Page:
Dutch opt for migration points system
22 May 2006, AMSTERDAM — The Dutch government has agreed to modernise the country's migration procedures. Of particular interest to expats is a new points system for 'knowledge' and 'high-quality' migrants.
22 May 2006
AMSTERDAM — The Dutch government has agreed to modernise the country's migration procedures. Of particular interest to expats is a new points system for 'knowledge' and 'high-quality' migrants.
Immigration and Integration Minister Rita Verdonk got cabinet approval on Friday for a simplification of the system which results in a cut in the number of entry and residence permits from 29 to 5 categories.
The centre-right coalition government said the reforms better reflect the national interest by combining the country's restrictive entry policy with greater selectivity. "The new policy will be based more on the need for migrants that exists in Dutch society," a spokesperson for the Justice Ministry said on Friday. Verdonk's department is part of the Justice Ministry.
The Immigration and Naturalisation Service (IND) has been severely criticised over several years for being overly bureaucratic and slow in handing resident permit applications. Verdonk hopes to improve the IND's performance by simplifying and centralising the processing of applications, and making more use of digital technology.
Companies will have a greater say in the selection of migrants under the new system, the government said.
The five categories of permits under Verdonk's reforms cover exchange and temporary work; study and regular employment; 'knowledge' and 'high-quality' work; family and partner reunion; and humanitarian grounds.
The first category covers temporary workers and people on exchanges. They can receive a non-extendable residence permit valid for a maximum of one year. Holders of this type of permit will not be entitled to bring in family members or obtain social welfare. They will not have to take an integration course.
The second category allows residency to students and workers for the duration of their study or employment in the Netherlands. A holder can apply to bring in family members if he or she can support them, but the temporary permit is invalidated if the holder applies for social welfare. This temporary permit can be converted into permanent residence.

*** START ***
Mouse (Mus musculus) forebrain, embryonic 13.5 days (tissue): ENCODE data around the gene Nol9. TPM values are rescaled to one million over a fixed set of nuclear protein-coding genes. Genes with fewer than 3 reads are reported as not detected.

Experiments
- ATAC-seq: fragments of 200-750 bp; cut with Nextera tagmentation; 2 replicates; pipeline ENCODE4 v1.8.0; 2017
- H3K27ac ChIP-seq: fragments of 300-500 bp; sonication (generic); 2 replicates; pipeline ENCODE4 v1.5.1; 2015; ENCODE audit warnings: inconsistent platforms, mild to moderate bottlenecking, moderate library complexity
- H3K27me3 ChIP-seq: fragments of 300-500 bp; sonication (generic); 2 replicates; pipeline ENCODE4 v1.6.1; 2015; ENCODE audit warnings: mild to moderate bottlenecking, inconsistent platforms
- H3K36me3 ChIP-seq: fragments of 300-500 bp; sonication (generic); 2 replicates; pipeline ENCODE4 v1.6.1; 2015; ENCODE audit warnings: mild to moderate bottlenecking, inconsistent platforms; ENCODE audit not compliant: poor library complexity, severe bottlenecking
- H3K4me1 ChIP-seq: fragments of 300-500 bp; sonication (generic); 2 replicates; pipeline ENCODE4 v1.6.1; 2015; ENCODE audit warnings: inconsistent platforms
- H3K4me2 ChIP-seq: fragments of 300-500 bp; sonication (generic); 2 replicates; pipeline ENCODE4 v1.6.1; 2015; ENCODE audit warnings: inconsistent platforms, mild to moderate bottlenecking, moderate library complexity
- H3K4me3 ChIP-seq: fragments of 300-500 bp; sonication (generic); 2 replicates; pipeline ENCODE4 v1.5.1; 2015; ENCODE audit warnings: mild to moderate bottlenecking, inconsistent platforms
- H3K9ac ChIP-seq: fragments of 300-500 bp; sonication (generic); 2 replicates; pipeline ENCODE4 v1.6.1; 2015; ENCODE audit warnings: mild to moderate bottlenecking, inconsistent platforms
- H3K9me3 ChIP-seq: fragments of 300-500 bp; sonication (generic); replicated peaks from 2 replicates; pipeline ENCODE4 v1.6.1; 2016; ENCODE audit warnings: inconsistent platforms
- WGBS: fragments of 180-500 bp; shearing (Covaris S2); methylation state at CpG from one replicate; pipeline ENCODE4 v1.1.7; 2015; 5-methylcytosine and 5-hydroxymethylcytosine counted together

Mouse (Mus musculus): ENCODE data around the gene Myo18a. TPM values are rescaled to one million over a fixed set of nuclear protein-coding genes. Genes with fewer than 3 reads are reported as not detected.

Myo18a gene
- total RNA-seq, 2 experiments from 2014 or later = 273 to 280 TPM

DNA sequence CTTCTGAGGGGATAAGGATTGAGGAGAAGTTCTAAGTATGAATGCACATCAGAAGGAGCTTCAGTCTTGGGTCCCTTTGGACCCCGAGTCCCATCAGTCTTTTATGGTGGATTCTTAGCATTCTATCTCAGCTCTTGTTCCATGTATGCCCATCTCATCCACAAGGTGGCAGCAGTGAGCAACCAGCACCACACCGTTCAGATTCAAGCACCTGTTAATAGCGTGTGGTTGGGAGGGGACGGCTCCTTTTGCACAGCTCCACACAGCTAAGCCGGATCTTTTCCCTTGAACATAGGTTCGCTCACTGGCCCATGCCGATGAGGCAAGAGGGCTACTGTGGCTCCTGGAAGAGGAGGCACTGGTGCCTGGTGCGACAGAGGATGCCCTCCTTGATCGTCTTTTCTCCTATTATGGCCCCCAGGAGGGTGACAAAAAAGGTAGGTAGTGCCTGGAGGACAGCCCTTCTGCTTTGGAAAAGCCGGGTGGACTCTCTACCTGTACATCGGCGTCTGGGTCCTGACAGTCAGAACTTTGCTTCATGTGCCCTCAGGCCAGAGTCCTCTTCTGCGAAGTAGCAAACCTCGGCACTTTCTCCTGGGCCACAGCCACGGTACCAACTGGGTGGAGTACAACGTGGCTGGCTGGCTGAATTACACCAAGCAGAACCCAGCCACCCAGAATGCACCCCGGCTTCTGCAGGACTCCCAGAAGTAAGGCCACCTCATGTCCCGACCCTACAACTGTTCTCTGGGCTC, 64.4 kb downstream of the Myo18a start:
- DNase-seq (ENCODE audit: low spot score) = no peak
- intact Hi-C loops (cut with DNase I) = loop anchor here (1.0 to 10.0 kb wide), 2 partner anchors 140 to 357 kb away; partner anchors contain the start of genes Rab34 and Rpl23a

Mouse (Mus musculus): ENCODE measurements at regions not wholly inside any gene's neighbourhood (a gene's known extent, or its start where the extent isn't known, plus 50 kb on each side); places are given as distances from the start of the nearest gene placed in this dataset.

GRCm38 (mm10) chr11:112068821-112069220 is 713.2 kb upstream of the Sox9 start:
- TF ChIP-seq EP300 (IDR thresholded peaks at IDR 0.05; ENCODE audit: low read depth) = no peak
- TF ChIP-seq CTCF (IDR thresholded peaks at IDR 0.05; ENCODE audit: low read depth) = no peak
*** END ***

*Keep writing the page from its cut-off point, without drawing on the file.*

The cabinet is to investigate whether international students who have completed a course at a third-level education institute should be allowed to stay longer in the Netherlands to look for work. They can currently stay for three months after completion of their studies.
A points system is the key element of the third category for high-quality, knowledge and work migrants. Foreign workers not assigned to the Netherlands by a company can be granted entry on the basis of their skills. The government said this regulation is intended for "innovative business people, freelance researchers and creative top talents".
People who make use of this 'talent regulation' can be granted a two-year residence permit in the first instance. It can be converted into a long-stay permit after five years.
Expats with an employment contract come into consideration for a five-year permit straight away.
The family and partner category allows entry to relatives or partners of a Dutch person, the holder of long-stay residence permit or a person with asylum status. Newcomers granted a family permit are free to seek work and must undergo an integration course.
Victims of persecution or human smuggling, as well as people who need medical treatment in the Netherlands, can apply for a residence permit on humanitarian grounds.
[Copyright Expatica News + ANP 2006]
Subject: Dutch news